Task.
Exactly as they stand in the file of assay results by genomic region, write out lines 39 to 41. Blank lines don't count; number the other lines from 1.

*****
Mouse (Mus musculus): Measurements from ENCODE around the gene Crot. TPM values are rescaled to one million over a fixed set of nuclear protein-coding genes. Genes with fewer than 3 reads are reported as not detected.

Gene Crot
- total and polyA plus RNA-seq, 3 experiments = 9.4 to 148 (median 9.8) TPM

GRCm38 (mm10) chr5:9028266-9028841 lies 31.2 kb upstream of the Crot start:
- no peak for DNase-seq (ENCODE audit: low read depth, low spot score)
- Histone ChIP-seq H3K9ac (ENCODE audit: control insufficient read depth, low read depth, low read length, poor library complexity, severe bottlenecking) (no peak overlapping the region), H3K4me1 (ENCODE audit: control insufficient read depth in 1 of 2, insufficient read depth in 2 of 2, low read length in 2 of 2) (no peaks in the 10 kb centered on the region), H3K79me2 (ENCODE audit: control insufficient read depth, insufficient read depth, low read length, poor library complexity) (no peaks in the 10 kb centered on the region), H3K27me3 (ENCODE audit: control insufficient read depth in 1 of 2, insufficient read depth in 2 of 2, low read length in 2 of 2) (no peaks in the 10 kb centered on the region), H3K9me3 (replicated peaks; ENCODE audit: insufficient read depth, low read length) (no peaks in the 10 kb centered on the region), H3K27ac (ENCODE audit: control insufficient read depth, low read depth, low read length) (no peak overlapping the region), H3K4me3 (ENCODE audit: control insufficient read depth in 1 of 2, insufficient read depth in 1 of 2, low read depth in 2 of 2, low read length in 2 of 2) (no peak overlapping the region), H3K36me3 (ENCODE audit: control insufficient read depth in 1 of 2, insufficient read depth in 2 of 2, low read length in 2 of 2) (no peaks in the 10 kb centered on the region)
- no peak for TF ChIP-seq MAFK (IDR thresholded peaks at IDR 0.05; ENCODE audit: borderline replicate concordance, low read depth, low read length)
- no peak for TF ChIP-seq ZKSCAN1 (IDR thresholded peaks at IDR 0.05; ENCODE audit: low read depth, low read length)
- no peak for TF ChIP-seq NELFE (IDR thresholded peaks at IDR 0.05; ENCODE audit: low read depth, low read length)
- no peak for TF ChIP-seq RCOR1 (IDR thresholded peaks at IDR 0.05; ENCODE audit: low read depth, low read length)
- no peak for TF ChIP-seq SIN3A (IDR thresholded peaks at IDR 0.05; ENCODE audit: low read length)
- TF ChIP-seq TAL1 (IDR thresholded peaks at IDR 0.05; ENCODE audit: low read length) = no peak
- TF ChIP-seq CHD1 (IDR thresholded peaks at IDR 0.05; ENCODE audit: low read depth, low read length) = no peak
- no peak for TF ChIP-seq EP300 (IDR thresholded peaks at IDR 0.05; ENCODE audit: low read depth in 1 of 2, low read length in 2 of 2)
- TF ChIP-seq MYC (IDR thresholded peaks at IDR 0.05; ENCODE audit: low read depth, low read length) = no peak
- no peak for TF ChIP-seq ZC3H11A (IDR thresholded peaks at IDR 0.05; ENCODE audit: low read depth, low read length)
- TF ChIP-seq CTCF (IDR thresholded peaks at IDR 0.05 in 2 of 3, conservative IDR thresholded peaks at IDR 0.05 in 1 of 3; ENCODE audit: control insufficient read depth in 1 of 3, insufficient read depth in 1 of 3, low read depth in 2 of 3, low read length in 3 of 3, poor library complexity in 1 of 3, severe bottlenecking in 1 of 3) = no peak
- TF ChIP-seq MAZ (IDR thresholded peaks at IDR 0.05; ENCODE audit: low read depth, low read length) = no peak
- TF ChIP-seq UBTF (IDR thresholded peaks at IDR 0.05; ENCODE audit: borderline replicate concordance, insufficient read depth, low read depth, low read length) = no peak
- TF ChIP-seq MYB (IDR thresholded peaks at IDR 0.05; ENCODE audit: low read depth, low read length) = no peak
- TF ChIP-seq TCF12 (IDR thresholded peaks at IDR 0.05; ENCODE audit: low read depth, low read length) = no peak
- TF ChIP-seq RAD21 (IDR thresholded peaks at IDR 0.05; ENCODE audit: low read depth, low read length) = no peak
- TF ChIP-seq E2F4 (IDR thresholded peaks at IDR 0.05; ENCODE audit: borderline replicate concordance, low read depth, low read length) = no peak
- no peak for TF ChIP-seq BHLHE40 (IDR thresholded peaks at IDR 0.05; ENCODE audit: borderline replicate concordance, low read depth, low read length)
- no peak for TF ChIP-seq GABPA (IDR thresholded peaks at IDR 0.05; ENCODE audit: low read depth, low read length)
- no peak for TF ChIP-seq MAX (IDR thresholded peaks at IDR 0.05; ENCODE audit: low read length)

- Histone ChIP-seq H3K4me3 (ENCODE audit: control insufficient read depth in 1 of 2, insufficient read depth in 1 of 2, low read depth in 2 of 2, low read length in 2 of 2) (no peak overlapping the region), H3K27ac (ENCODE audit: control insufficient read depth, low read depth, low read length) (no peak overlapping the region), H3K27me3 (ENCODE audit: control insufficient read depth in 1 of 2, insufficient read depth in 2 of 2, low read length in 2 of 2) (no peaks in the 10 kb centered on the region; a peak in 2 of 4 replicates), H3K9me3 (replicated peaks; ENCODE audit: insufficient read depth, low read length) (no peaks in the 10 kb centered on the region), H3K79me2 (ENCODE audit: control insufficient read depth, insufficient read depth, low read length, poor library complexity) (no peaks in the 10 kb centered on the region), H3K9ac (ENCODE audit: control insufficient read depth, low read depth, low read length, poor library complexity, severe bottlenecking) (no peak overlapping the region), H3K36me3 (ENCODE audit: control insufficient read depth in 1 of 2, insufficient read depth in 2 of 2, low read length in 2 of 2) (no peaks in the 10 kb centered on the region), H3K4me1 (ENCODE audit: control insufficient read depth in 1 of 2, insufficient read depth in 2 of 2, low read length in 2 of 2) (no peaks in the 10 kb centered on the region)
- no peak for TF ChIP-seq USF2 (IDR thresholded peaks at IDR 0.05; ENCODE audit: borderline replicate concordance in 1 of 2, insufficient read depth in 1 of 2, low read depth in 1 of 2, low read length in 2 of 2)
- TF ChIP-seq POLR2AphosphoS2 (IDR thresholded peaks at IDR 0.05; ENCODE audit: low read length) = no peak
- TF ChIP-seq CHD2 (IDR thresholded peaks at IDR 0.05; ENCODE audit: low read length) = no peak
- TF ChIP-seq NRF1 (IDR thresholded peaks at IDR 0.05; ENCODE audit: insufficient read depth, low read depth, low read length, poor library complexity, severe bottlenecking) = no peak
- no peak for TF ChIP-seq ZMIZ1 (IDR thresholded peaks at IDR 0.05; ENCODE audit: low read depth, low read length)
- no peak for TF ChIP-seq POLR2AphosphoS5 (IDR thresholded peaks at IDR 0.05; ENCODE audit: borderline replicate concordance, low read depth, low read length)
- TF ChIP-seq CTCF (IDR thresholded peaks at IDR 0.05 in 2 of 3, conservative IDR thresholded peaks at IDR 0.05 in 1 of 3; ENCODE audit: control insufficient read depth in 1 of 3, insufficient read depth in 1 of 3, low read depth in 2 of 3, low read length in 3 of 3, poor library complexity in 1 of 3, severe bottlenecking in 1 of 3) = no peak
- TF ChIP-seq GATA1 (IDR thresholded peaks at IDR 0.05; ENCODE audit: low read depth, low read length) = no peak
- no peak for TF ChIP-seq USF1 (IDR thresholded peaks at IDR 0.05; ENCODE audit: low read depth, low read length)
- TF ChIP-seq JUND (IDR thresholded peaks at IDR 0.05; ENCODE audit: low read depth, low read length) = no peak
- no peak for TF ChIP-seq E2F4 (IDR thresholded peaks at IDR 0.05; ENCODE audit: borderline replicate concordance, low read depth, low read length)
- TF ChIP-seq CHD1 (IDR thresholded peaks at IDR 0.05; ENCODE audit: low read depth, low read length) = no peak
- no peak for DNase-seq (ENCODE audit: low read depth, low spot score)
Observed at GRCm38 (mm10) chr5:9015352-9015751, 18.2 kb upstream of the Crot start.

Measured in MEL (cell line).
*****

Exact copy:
- TF ChIP-seq CHD1 (IDR thresholded peaks at IDR 0.05; ENCODE audit: low read depth, low read length) = no peak
- no peak for DNase-seq (ENCODE audit: low read depth, low spot score)
Observed at GRCm38 (mm10) chr5:9015352-9015751, 18.2 kb upstream of the Crot start.